W3C home > Mailing lists > Public > public-webapps@w3.org > October to December 2011

Re: Remaining Problems with Explicit :scope Switching in find/findAll (was: Re: [Selectors API 2] Is matchesSelector stable enough to unprefix in implementations?)

From: Yehuda Katz <wycats@gmail.com>
Date: Thu, 24 Nov 2011 10:53:24 -0800
Message-ID: <CAMFeDTWdc2Y-bKKuu6gM1Whu2k8Kbog3cuE5q+bnA9S3DhscOw@mail.gmail.com>
To: "Tab Atkins Jr." <jackalmage@gmail.com>
Cc: Lachlan Hunt <lachlan.hunt@lachy.id.au>, Sean Hogan <shogun70@westnet.com.au>, Boris Zbarsky <bzbarsky@mit.edu>, public-webapps@w3.org
Yehuda Katz
(ph) 718.877.1325


On Thu, Nov 24, 2011 at 6:52 AM, Tab Atkins Jr. <jackalmage@gmail.com>wrote:

> On Thu, Nov 24, 2011 at 12:50 AM, Lachlan Hunt <lachlan.hunt@lachy.id.au>
> wrote:
> > On 2011-11-24 00:52, Yehuda Katz wrote:
> >>
> >> On Wed, Nov 23, 2011 at 2:38 PM, Sean Hogan<shogun70@westnet.com.au>
> >>  wrote:
> >>>
> >>> The alternative option (find / findAll / matches can accept explicit
> >>> :scope, but will otherwise imply :scope) seems to be where all the
> >>> ambiguity lies.
> >>
> >> What exact cases are ambiguous with "find/findAll/matches can accept
> >> explicit :scope, but will otherwise imply :scope"?
> >
> > The problems to be solved with automatically switching between implied
> and
> > explicit :scope are basically in determining what exactly counts as an
> > explicit :scope.  The answers to each of these has is trade off between
> > complexity and functionality, with the simplest option being always
> implying
> > :scope.
> >
> > * Is explicit :scope allowed at the beginning of each selector?
> >
> >  find(":scope>div");
> >  find("body.foo :scope>div");
>
> Anywhere within the selector.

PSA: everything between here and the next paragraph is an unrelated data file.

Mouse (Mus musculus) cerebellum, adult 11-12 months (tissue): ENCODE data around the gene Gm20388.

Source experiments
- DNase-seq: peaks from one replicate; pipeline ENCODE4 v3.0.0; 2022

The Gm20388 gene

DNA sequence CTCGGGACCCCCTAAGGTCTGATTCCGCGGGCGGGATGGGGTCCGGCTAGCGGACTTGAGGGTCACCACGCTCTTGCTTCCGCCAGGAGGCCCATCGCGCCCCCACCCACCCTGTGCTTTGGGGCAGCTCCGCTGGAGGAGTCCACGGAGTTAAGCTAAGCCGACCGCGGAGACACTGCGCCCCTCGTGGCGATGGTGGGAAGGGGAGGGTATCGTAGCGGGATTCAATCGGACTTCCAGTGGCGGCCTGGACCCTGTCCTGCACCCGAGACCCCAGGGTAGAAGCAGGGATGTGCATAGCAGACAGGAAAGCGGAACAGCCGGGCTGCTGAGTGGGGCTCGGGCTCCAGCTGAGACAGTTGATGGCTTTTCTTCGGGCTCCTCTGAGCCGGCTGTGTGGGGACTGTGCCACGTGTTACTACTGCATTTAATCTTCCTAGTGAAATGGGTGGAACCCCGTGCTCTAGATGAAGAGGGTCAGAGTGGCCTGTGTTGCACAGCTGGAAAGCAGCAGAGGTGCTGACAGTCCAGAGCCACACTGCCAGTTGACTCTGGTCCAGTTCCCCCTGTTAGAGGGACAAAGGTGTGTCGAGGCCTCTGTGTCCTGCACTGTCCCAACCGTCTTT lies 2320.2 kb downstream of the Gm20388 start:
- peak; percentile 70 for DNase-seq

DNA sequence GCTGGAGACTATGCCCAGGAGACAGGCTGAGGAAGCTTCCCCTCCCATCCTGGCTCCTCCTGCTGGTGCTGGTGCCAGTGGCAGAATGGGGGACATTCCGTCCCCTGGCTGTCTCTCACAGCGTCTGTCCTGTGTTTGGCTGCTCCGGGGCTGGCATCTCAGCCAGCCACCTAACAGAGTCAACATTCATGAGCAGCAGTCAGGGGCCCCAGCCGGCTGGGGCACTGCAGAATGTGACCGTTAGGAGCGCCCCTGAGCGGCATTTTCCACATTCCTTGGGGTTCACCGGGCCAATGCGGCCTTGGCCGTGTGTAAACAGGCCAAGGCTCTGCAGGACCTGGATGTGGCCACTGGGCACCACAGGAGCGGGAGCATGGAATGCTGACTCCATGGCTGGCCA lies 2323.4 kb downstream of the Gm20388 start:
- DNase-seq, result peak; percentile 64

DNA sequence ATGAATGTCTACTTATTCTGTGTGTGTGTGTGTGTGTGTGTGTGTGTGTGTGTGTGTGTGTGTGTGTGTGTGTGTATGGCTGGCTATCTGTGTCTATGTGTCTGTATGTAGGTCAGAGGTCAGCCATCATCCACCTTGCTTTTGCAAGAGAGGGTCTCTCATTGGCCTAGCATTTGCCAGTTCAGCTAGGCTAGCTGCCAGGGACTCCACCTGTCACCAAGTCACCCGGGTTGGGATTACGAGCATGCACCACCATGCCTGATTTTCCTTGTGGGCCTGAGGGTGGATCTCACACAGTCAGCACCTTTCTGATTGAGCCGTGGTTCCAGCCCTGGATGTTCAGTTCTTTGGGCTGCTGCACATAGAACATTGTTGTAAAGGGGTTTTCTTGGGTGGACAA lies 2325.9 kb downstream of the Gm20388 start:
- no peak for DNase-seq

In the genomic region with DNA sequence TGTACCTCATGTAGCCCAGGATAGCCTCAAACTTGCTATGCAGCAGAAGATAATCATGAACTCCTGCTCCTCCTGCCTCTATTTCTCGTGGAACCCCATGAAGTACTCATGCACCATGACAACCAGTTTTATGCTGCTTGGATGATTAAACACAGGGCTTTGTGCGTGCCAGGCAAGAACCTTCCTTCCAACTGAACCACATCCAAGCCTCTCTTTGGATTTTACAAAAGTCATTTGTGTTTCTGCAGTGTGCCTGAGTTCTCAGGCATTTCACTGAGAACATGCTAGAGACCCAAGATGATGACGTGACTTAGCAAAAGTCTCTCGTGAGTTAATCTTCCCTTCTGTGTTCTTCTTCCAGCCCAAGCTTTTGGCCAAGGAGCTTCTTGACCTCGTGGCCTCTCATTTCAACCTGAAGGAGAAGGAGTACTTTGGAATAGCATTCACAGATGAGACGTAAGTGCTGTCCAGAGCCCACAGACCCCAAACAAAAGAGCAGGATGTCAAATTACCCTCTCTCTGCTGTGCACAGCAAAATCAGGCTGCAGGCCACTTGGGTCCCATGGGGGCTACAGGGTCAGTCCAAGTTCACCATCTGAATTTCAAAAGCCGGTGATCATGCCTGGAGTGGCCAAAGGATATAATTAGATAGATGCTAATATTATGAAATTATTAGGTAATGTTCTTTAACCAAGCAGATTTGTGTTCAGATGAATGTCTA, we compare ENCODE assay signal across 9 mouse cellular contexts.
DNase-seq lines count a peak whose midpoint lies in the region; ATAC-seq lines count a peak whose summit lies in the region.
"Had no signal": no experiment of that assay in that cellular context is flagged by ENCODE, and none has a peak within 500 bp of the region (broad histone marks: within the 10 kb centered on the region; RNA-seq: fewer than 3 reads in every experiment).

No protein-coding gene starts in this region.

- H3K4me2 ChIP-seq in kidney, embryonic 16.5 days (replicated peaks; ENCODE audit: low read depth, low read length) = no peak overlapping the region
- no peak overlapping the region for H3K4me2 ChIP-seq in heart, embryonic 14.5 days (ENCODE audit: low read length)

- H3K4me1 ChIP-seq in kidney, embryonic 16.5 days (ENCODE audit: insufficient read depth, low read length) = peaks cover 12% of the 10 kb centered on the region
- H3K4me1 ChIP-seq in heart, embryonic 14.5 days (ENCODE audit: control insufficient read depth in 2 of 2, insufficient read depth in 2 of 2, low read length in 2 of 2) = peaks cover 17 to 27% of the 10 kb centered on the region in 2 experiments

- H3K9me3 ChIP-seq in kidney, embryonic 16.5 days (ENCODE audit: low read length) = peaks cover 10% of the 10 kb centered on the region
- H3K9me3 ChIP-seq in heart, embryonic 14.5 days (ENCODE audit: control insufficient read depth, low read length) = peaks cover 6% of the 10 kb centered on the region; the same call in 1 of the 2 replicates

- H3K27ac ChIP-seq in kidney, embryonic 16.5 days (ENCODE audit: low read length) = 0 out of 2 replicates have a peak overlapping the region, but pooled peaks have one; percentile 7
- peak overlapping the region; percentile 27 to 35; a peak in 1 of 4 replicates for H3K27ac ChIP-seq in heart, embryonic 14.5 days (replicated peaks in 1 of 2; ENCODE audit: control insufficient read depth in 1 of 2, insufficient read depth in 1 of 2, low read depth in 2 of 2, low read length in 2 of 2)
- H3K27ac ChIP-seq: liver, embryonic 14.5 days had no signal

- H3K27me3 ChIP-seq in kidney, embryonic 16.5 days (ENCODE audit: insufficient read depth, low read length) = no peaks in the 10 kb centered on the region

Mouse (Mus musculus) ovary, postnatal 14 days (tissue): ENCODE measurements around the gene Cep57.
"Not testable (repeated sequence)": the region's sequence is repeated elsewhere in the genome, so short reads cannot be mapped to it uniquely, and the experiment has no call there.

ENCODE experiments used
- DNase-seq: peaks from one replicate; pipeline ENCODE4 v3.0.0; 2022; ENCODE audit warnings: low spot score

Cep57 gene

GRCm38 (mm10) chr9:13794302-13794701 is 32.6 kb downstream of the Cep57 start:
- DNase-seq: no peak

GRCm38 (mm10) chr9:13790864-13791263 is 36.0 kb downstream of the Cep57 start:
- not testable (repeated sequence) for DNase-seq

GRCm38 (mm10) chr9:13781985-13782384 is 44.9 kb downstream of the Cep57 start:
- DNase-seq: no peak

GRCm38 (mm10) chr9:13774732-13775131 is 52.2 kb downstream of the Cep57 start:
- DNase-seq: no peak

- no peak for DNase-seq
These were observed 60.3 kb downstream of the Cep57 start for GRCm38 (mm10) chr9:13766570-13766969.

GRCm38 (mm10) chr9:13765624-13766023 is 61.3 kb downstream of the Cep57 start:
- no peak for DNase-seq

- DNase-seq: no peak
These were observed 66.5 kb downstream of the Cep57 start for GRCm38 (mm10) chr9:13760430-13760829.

>

Agreed.


>
>
> > * Does :scope inside functional pseudo-classes count?
> >
> >  find(":not(:scope)");
> >  find(":matches(:scope)");
> >
> > If yes, does the first match the whole document, only descendants, or
> > descendants plus siblings?
>
> Yes, I believe so.  The first matches the whole document except for
> the scoping element.  The second matches only the scoping element.
>

Agreed.


>
>
> > * If using an explicit :scope, can it match itself?
> >
> >  find(":scope") // Return null or the element itself?
>
> Yes, because selectors with an explicit scope are evaluated against
> the whole document.  (Selectors with an implicit scope are too,
> theoretically, though implementations can optimize.)  That example
> returns the element itself.
>

Agreed. This returns the element itself.


>
>
> > * Is :scope always implied if it begins with an explicit combinator other
> > than descendant, even if :scope is used elsewhere?
> >  find(">div :scope");
> >  find("+div :scope");
> >  find("~div :scope");
>
> Yes.
>

I think I would be ok with this case throwing, because all of the cases are
nonsense queries.


> > * There's also the general issue, not related to :scope, about how the
> > reference combinator affects the range of potential matches.
> >  label.find("/for/ input")
> >
> > Based on the above issues, what happens in this case?
> >
> >  foo.find(">label /for/ input+:scope~span)
>
> This is equivalent to prepending ":scope" to the selector, and
> evaluating it against the whole document.  In other words, it finds a
> span that is preceded by the scope which is immediately preceded by an
> input which is referenced by a label which is a child of the scope.
>
> So, the rules end up being very simple.  find always evaluates against
> the whole document.  If one of the selectors starts with a combinator
> or doesn't contain a ":scope" pseudoclass somewhere in it, ":scope" is
> prepended to it.  That's it.  With this, we make the most common cases
> (searching descendants/siblings) easy, while making the global case
> *also* easy.  There's a bit of intent-guessing when :scope is used in
> an indirect way, but I believe it's better to err on the side of
> simplicity and consistency there.
>

I am ok with this, but I am also ok with "find always evaluates against the
whole document.  If one of the selectors doesn't contain a ":scope"
pseudoclass somewhere in it, ":scope" is prepended to it."

I also thing we agreed that filtering selectors, in the case of implicit
scope, are applied on the :scope, not as a descendent of the :scope.

As I said above, since the cases of starting with a combinator are nonsense
queries (correct me if I'm missing something obvious), we can simplify the
rules even more and eliminate the case of "starting with a combinator *and*
has a :scope"


>
> ~TJ
>
Received on Thursday, 24 November 2011 18:54:18 GMT

This archive was generated by hypermail 2.3.1 : Tuesday, 26 March 2013 18:49:49 GMT